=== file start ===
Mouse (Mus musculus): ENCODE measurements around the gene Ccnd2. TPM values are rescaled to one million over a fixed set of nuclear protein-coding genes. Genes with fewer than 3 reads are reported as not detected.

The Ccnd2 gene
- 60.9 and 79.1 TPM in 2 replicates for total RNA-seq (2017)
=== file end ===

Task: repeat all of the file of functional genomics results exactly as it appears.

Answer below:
Mouse (Mus musculus): ENCODE measurements around the gene Ccnd2. TPM values are rescaled to one million over a fixed set of nuclear protein-coding genes. Genes with fewer than 3 reads are reported as not detected.

The Ccnd2 gene
- 60.9 and 79.1 TPM in 2 replicates for total RNA-seq (2017)